Once a hidden gem of Central Europe, Prague has gained a lot of popularity with travellers in recent years. So what is it that draws people to the City of a Thousand Spires? It could be the beautifully preserved Old Town, the postcard perfect scene of Prague Castle perched over the Vltava river, the nightly classical concerts, or perhaps the ridiculously cheap beer. Whatever your reasons for visiting Prague may be, this 48 hour itinerary will help you discover what this city has to offer.

Prague Castle

Day 1

8:00 a.m.

You could start your day by grabbing some breakfast at your hotel in Prague, but if you’re up for an adventure, we suggest making a reservation at Cafe Savoy. This popular spot isn’t shy about serving up grandiose portions, so be sure to bring your appetite.

The French Toast and the Savoy Breakfast are recommended; the latter of which combines, bread, cheese, a soft-boiled egg and a piece of Bundt Cake to make sure you start your day on a full tank.

St Vitus Cathedral, Prague

9 a.m.

Begin your tour of this storied city at Prague Castle, which has been recognized as the world’s largest ancient castle according to the Guinness World Book of Records. At 575 metres long and 130 metres wide, it has tons of room for a variety of attractions within its walls, such as St. Vitus Cathedral (a Gothic work of art), four separate palaces (including the Royal Palace, which has been the venue for coronations of Czech royalty since the 12th century) and numerous other buildings and gardens that will dazzle you with their beauty. Take your time, as there is much to see here.

12 noon

Upon exiting Prague Castle, stroll through the streets of the Old Town, where countless shops, restaurants, bars and residences built in several styles throughout the ages will capture your imagination as you pass through. Don’t forget to check out the Astronomical Clock, which is the oldest one of its type that is still functioning in the present day. Installed in 1410, it is truly remarkable that it still functions as intended after being in operation for more than 600 years.

The Astronomical Clock

1 p.m.

By the time the aforementioned clock strikes a single chime, your stomach may be signalling you to something for it as well. If you are wandering around the Old Town and can’t decide on a place to eat, why not sit down at a place that merges the local cuisine with one that is completely different … like Indian? This is what V Zatisi does with great success each and every day, as diners are able to match together a variety of Czech and Indian dishes, both of which are prepared to a high standard of quality.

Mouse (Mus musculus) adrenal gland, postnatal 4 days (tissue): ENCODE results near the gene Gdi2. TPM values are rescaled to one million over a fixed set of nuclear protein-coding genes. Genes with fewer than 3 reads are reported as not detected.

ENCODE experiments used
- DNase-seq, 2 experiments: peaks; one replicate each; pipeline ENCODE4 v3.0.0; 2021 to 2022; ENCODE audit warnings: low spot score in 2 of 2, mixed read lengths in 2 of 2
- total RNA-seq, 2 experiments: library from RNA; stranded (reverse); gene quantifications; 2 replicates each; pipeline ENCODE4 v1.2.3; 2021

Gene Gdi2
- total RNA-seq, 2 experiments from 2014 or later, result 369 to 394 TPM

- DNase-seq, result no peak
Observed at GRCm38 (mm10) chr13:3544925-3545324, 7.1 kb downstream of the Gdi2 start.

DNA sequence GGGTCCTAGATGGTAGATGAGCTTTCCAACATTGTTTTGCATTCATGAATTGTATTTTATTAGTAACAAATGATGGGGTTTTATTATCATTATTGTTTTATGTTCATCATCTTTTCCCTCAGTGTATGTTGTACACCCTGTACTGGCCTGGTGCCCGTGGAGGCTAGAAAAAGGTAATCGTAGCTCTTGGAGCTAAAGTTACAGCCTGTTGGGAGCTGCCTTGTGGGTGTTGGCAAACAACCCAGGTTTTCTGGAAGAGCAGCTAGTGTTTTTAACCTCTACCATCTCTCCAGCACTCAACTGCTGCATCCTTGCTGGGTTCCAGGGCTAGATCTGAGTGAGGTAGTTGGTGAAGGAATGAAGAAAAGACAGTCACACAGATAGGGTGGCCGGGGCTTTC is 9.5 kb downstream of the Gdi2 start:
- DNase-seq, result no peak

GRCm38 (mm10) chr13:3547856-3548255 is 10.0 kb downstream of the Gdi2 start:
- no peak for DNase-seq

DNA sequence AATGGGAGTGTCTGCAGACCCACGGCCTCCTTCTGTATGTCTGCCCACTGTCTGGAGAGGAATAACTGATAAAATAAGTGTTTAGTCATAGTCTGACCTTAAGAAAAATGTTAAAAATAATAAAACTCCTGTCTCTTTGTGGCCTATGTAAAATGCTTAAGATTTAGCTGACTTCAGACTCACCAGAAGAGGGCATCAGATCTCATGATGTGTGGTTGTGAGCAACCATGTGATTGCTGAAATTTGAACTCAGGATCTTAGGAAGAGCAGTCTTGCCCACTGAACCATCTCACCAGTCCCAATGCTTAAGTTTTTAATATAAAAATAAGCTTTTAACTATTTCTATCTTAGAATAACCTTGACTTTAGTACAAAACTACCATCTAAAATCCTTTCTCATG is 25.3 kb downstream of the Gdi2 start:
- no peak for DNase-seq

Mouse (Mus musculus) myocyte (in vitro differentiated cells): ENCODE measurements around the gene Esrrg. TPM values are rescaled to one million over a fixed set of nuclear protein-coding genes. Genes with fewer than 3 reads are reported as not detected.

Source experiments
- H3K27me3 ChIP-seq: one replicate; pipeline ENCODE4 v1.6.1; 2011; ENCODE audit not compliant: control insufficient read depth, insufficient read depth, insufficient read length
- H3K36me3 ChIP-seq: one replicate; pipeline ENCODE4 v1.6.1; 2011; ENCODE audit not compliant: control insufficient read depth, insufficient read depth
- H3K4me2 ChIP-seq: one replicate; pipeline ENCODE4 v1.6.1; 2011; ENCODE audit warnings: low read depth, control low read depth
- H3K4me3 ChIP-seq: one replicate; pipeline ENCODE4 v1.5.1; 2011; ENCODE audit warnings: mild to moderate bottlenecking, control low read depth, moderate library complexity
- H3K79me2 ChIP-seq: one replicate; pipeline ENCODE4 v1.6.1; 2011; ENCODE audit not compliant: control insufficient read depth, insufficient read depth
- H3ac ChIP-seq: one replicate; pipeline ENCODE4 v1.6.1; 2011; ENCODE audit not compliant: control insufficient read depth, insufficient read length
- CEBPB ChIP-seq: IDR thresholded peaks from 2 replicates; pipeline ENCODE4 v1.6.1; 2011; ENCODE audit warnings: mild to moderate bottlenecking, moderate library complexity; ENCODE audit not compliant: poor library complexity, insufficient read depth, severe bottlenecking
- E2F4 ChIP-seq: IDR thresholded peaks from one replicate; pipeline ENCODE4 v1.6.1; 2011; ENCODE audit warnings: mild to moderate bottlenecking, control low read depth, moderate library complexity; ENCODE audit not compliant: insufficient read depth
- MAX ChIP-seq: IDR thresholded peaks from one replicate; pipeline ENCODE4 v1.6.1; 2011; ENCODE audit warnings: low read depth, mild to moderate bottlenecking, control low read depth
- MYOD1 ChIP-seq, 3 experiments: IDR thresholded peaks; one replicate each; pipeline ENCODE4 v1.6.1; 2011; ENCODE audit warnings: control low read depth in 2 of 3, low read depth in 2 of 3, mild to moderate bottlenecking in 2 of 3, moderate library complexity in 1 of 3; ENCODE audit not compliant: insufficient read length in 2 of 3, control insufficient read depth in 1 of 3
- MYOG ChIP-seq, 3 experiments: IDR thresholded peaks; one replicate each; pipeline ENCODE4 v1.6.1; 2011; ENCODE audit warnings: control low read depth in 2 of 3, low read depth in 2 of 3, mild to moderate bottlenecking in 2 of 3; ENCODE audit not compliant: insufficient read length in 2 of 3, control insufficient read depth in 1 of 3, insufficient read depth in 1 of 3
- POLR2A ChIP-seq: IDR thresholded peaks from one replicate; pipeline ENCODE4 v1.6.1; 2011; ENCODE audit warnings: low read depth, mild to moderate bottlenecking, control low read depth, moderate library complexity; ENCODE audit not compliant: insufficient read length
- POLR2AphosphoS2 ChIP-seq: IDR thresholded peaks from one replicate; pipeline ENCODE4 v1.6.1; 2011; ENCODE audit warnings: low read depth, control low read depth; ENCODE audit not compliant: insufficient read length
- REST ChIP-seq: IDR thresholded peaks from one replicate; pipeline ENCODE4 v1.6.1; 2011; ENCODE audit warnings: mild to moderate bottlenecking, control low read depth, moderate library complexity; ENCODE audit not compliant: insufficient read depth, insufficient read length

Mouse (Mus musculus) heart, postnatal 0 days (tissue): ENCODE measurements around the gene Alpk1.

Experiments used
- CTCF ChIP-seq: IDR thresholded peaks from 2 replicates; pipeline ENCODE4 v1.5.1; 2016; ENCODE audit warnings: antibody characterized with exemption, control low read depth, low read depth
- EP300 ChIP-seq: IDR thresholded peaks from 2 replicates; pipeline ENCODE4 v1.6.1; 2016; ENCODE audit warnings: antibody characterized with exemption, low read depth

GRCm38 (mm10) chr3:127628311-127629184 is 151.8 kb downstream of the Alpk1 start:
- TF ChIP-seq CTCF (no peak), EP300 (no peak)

2:30 p.m.

Head out of the Old Town by way of the Charles Bridge, which is where many of the postcard-perfect shots of Prague are taken. Make sure that your batteries are full and that there is plenty of room on your memory card to capture some of the most iconic views in the entire city.

Views of Prague

4 p.m.

Head back to your hotel, relax in the pool/spa, watch TV, or take a nap. Relaxation is an important part of a holiday, lest you begin to feel weary in an attempt to take in all the sights (there is always more to see, so don’t sweat it if you don’t get to everything on this trip).

6 p.m.

Have dinner in your hotel dining room. If they offer Czech food, try some Svíčková na smetaně (beef sirloin and vegetables in a double cream sauce) or Vepřo-knedlo-zelo (roasted pork served with dumplings and sauerkraut) … you won’t regret it!

8 p.m.

Take in a performance at the National Theatre. Built and opened in the 19th century, it has served as a cornerstone in the preservation and perpetuation of Czech culture ever since. From operas to dramatic plays written by Czech artists, it is a must for those looking to put their fingers on the cultural pulse of the Czech Republic.

Old Town, Prague

Day 2

9 a.m.

After a light breakfast at your hotel, head out on a food tour of Prague. From common starters, to the amazing beers for which this country is famous, and a lunch/dinner filled with flavourful treats, you won’t walk away from this one hungry!

Lesser Quarter

1 p.m.

If you can move after stuffing your face full of incredible food, dedicate much of your afternoon to checking out the Lesser Quarter. Despite the deprecating name, this sector of Prague is filled with many stunning examples of Baroque architecture, which was what this area was reconstructed with after a disastrous fire swept through the area in 1541.

Points of interest worth a look include the Wallenstein Palace (home to Emperor Ferdinand II’s military chief) and St. Nicholas Church, which hosts a dome which soars to heights of 70 metres inside its cavernous interior, and includes a massive pipe organ that was once played by Mozart in the late 18th century.

Architecture Prague

4 p.m.

All that walking and the heavy meals you had earlier might have you cramping up by now. If you’re going to unwind, do it in true Czech style by visiting the Prague Beer Spa Bernard. In case you’re wondering, you do indeed take a bath … in beer. While drinking it too, of course! At the end, you get to take home a bottle of the house brew, giving you a souvenir of the most unique spa experience that you’ll likely ever have in your life.

7 p.m.

Have a light but fine dinner at Terasa u Zlate Studne, which is one of the top ranked restaurants in the entire city. The views from the outside terrace are nothing short of outstanding, and the cuisine has been lauded by the Michelin guide for its attention to flavour and authenticity to the cultural traditions of the Czech Republic.

If you had 48 hours in Prague, what would you do?
Let us know in the comments below!